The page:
Being in the midst of summer, it’s paramount to be cautious when it comes to your health. You need to take extra care to keep dehydration and heat exhaustion at bay—not to mention the ever-looming threat of a pesky sunburn.
While most sunburns leave you with red, peeling skin, the symptoms can quickly go from irritating to severe. If your burn is coupled with muscle pain or flu-like symptoms, you may have what’s often referred to as sun poisoning.
We spoke with two expert dermatologists to uncover exactly what this is and how to take care of it. Read on for their professional advice.
What is it?
Let’s clear this up right away: Sun poisoning should in no way be taken literally. The term does not refer to actually being poisoned by the sun.
Instead, it’s a term for systemic reactions brought on by being exposed to the sun for too long. “While the sun doesn’t really poison, as the phrase would imply, you can have too much of a good thing. The phrase probably comes from the rare, most severe cases of sunburn,” says Tara Rao, M.D., of Schweiger Dermatology Group in NYC.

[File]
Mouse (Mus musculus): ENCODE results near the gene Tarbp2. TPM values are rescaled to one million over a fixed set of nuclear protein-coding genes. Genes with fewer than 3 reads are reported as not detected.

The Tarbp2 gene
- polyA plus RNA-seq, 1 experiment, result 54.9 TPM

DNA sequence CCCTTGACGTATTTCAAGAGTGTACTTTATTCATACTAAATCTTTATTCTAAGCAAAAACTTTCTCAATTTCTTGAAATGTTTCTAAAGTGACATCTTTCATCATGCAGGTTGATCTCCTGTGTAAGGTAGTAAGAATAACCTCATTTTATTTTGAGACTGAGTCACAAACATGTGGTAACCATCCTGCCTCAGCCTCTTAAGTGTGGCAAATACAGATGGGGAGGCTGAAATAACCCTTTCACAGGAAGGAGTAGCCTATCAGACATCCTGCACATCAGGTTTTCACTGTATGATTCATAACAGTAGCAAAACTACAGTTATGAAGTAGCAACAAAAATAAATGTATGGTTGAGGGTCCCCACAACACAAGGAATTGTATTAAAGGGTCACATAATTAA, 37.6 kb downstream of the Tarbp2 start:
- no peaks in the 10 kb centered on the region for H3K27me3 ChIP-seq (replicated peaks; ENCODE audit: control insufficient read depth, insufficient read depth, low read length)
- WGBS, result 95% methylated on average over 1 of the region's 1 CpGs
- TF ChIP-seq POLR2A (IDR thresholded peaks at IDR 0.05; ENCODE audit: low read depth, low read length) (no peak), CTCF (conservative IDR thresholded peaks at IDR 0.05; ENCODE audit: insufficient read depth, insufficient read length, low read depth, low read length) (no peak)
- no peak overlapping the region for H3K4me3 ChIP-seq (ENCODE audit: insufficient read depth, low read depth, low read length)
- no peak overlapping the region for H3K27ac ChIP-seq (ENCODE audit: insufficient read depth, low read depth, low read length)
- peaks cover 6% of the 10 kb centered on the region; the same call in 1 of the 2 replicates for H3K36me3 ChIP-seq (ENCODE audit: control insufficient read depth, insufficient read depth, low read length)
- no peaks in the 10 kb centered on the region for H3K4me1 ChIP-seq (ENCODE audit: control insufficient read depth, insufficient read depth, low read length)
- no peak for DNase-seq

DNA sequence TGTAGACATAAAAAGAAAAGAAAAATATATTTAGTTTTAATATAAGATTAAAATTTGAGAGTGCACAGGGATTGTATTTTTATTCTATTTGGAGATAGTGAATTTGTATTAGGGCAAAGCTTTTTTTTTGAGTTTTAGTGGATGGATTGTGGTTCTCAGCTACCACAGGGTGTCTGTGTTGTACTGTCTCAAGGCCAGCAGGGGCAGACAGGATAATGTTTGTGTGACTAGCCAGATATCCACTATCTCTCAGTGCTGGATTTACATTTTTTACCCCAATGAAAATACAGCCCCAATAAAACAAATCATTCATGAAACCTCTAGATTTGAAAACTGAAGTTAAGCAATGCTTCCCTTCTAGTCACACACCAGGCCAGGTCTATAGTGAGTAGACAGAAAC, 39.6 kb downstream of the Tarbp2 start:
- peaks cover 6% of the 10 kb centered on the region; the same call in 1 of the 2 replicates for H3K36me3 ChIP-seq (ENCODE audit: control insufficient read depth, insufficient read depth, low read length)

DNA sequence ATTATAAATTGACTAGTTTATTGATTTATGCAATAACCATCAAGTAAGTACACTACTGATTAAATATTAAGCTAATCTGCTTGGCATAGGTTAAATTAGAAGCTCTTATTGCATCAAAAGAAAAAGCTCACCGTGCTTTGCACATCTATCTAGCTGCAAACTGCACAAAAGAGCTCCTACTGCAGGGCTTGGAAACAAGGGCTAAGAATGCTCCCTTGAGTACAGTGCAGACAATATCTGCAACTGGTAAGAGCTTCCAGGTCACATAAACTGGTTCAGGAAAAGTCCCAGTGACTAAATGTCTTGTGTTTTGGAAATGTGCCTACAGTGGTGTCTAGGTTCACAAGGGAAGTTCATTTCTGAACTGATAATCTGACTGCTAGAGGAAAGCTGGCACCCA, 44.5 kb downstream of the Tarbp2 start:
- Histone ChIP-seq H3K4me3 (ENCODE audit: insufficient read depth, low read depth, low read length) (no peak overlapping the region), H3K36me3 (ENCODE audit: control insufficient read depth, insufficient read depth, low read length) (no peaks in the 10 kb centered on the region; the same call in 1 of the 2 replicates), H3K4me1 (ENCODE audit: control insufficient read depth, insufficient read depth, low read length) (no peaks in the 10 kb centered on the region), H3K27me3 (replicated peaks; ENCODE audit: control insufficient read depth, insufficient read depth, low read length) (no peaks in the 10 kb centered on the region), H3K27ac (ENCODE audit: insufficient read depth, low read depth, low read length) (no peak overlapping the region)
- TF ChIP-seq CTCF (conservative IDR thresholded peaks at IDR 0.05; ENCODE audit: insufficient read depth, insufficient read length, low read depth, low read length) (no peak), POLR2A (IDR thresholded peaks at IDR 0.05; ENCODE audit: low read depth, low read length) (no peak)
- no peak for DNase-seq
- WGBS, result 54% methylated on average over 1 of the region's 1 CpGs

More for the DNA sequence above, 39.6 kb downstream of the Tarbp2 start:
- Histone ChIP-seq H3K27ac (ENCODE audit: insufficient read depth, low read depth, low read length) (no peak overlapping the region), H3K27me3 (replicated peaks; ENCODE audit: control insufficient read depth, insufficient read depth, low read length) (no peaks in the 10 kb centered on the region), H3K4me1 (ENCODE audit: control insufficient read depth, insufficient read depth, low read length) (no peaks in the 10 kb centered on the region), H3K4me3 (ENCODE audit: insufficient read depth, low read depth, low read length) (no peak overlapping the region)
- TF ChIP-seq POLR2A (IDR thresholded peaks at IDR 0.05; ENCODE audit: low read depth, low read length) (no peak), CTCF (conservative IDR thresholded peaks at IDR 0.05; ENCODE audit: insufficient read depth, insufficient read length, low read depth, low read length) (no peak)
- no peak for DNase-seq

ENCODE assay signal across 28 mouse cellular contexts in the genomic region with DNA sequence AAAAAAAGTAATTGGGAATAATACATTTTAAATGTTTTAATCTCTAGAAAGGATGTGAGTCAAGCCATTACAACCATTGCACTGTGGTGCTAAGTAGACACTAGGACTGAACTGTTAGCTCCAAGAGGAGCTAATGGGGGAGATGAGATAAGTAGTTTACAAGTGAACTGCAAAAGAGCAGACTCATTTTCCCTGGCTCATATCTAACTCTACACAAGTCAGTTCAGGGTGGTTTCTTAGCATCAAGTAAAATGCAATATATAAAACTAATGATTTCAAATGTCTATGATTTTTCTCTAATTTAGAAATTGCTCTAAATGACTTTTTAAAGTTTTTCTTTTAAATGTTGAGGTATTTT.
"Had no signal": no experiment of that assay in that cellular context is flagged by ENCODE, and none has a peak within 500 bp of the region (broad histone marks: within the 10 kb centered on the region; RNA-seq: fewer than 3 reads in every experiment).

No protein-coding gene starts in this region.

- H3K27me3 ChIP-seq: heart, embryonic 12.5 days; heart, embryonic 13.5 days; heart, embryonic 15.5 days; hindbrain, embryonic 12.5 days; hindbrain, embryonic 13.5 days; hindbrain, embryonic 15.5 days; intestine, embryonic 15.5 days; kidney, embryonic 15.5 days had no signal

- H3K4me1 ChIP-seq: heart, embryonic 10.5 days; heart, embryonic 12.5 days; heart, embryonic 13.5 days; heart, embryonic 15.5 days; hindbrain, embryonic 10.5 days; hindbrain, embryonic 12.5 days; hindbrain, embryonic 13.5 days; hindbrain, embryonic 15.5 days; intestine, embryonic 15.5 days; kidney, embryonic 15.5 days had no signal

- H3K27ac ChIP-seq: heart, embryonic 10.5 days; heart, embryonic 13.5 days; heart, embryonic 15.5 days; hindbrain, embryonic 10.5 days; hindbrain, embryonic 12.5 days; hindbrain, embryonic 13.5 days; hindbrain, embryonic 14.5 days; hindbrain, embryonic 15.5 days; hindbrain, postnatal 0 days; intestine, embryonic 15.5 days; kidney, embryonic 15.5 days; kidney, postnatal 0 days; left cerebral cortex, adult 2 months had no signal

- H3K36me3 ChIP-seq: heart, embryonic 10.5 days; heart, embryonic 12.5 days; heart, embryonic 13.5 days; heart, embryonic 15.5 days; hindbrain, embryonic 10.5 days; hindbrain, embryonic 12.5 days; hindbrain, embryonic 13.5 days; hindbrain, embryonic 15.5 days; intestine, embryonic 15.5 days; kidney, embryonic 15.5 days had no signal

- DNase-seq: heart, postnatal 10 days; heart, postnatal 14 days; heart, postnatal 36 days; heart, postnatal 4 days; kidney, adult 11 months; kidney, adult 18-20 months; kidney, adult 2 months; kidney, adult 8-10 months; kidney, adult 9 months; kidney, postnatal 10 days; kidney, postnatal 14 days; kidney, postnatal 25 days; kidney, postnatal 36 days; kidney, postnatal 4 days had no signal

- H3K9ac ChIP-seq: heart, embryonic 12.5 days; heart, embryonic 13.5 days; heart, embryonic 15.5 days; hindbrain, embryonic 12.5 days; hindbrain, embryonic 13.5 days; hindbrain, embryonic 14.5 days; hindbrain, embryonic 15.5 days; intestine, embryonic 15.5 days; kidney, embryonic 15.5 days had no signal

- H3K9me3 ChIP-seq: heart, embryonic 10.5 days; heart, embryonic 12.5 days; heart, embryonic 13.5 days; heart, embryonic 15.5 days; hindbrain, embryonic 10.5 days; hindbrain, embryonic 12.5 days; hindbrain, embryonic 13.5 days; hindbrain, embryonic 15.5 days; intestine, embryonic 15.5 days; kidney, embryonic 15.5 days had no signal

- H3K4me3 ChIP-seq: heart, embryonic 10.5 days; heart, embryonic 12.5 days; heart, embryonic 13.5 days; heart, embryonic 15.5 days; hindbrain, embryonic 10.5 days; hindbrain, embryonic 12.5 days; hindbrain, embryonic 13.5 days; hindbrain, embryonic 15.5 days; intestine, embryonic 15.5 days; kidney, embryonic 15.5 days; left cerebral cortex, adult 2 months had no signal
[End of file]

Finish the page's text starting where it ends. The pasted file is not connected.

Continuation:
In other words, its moniker refers to the worst-case symptoms, described as feeling like being poisoned (this is, of course, an exaggeration).
“Meaning, it’s a sunburn that causes you to have flu-like symptoms, which could be fever, chills, joint pain, muscle aches, or anything like that. It’s your body’s [internal] reaction to the sun.” In most cases, you won’t acquire these symptoms without first experiencing a surface-level sunburn. In fact, it could take up to two days for these systemic reactions to begin.
“For athletes and the rest of us alike who are exercising or racing on a hot summer day, add on dehydration, exhaustion, illness, or being on certain medications, and one can feel quite sick—perhaps as if they were poisoned indeed!” Rao says.
Remember to always wear sunscreen before heading out on an Aaptiv run!
Sun Poisoning Versus Sunburn
Considering that sun poisoning is essentially a more severe sunburn, it’s easy to confuse the two terms. To put it simply, the main differences between them are the severity of the sunburn and the symptoms you experience.